JPMorgan Chase & Co. upgraded equities in Turkey, Peru and South Africa, saying the Federal Reserve’s decision to keep monetary stimulus intact would spur emerging-market stocks for the rest of the year.
Investors should add domestic cyclical stocks listed in Istanbul, Johannesburg and Mumbai, which underperformed their benchmarks since June, JPMorgan analysts including Adrian Mowat said in the e-mailed report dated Sept. 21. The New York-based investment bank downgraded Russian stocks on falling oil prices.
The MSCI Emerging Markets Index jumped 2.2 percent the most in more than two months, on Sept. 19, the day after the Fed refrained from trimming its $85 billion monthly quantitative-easing program. Turkey, South Africa and India, which are facing among the biggest current-account deficits in developing countries, “are the main beneficiaries” of the move, JPMorgan said. Turkiye Halk Bankasi AS (HALKB) and ICICI Bank Ltd. (ICICIBC) are among its top-10 emerging stock picks.
“The Fed is allowing investors to ‘temporarily’ relive the happy days of QE-driven EM bonds and equities,” JPMorgan said in the report. “The switch to bullish EM equities was built on bearish positioning and improving cyclical data in EM.”
The investment bank raised Turkey and Peru to overweight, joining Mexico, Thailand, the Philippines and Taiwan. South Africa was raised to neutral and Malaysia was cut to neutral. The MSCI gauge was little changed at 1:13 p.m. in London.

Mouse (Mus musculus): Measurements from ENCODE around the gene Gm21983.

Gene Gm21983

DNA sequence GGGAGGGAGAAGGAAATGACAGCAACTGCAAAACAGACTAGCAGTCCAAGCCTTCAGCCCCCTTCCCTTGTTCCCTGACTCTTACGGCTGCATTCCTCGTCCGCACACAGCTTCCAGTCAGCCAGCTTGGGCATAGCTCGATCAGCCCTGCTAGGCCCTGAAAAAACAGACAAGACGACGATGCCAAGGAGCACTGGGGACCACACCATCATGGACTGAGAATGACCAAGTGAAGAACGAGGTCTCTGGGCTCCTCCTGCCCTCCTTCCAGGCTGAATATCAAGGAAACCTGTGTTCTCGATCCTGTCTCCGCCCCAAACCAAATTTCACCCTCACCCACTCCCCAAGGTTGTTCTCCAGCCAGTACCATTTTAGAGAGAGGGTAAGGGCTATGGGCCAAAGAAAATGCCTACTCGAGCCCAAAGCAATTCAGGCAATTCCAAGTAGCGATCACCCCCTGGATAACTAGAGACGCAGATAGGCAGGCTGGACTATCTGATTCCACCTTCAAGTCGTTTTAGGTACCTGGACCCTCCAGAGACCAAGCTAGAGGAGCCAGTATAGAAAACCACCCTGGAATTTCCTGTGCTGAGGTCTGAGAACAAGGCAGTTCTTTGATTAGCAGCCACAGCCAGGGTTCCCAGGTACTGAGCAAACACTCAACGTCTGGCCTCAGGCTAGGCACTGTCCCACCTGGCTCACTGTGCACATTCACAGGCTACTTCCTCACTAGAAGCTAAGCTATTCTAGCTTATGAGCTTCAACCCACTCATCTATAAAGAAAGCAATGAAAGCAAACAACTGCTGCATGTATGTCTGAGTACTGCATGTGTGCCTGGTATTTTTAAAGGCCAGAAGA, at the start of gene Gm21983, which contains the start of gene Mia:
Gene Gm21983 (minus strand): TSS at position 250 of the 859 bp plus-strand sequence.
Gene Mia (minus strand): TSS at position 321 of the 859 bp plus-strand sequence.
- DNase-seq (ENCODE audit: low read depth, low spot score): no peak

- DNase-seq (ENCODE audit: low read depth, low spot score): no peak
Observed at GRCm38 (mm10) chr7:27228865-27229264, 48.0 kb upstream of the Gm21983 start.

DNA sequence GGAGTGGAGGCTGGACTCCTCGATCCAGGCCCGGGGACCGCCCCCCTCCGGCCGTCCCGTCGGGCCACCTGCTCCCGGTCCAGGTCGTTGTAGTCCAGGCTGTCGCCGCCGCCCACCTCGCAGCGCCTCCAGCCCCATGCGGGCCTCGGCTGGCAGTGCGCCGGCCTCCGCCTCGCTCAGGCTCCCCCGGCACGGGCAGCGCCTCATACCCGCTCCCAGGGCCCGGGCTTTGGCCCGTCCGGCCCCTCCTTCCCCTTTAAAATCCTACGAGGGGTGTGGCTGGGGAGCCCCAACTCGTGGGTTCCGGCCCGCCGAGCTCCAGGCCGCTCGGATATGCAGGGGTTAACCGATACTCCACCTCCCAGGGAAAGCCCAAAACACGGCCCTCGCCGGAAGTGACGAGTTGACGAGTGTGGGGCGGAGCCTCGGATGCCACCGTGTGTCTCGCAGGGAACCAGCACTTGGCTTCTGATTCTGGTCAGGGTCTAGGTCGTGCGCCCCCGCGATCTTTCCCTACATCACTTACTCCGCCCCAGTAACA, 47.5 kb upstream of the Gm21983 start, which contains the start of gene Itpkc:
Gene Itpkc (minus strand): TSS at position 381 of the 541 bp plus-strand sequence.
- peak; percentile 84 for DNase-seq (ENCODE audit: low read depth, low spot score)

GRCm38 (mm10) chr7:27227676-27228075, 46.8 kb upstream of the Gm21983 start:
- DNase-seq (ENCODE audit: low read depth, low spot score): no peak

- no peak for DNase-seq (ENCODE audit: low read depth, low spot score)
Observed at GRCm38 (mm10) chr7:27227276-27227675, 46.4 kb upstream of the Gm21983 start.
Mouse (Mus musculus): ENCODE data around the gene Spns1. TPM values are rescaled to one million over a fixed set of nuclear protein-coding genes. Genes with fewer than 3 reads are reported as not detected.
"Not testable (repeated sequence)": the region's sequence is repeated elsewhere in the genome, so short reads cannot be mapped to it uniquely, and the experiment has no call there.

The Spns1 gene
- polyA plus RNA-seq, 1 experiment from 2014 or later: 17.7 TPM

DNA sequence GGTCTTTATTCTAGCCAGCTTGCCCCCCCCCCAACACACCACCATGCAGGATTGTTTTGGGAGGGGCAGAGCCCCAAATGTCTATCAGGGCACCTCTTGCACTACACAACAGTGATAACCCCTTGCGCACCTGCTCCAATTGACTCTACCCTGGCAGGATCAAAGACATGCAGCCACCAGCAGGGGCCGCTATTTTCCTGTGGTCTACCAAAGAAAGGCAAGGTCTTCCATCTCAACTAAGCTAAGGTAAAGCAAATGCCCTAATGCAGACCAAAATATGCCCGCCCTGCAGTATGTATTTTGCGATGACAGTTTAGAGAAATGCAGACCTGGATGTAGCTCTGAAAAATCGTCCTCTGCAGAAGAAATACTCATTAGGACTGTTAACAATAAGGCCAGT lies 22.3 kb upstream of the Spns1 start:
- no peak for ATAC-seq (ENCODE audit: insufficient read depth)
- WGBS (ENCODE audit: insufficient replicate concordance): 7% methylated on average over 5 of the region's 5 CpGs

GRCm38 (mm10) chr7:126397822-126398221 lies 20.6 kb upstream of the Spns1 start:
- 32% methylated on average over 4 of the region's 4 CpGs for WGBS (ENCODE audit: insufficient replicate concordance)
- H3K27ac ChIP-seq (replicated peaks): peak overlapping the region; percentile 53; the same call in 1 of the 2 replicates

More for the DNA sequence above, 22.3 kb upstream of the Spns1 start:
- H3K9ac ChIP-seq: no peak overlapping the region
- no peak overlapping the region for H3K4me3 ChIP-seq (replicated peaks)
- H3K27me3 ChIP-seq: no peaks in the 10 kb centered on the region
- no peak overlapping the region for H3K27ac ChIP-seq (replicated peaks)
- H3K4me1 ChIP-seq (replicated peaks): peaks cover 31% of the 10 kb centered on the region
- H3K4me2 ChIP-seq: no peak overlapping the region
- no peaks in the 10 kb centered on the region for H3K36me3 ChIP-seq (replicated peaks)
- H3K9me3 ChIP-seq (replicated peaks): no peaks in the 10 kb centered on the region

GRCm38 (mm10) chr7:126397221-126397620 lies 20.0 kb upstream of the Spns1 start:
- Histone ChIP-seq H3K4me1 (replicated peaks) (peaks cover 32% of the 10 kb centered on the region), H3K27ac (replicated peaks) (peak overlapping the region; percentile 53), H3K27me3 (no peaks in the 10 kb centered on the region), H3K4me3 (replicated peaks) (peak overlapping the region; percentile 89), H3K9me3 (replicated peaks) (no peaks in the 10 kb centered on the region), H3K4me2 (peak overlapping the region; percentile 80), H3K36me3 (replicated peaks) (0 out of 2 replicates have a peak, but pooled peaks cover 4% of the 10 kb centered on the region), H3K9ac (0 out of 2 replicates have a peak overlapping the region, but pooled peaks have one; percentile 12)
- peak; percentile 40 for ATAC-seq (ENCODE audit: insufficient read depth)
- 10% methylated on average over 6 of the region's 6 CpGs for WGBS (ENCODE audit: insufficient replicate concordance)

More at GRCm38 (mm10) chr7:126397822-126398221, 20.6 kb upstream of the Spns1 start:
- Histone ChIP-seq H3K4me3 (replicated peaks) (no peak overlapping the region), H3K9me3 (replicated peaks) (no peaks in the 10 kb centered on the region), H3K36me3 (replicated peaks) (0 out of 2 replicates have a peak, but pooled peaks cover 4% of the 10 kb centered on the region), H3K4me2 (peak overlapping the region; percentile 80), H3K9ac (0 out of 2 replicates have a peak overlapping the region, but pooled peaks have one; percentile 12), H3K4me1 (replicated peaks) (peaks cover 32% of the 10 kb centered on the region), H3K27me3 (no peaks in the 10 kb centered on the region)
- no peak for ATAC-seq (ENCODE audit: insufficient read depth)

Lower oil prices are a downside risk for Russia, JPMorgan said, lowering the country and Colombia to underweight, on par with Brazil. The Micex Index (INDEXCF) fell for a second day in Moscow, losing 0.6 percent to 1,468.08. Crude oil in New York has fallen 3.1 percent this month, trimming the quarterly gain to 8.1 percent.
“Oil price is on thin ice given the receding threat of a military action by the U.S. and supply appears to be improving, particularly in Iraq and Libya,” JPMorgan said.
The U.S., France and the U.K. want a United Nations resolution this week that provides enforcement of the terms of the Sept. 14 Geneva accord between the U.S. and Russia to rid Syrian President Bashar al-Assad’s regime of chemical weapons.
Equities in Thailand and the Philippines should advance, along with Indonesia, where the “key risk” stems from an “overvalued” rupiah and declining foreign-exchange reserves, according to JPMorgan. The investment bank lowered Taiwanese and Korean financial-services stocks to neutral from overweight after higher interest rates helped them outperform. The Kopsi Finance Index has gained 5 percent this year in Seoul, compared with a 0.6 percent increase for the broader measure.
JPMorgan also advised investors to “stay away from policy-risk sectors that are value traps,” including Chinese financial companies, Brazilian banks, Indian materials and energy companies and utilities in various countries.
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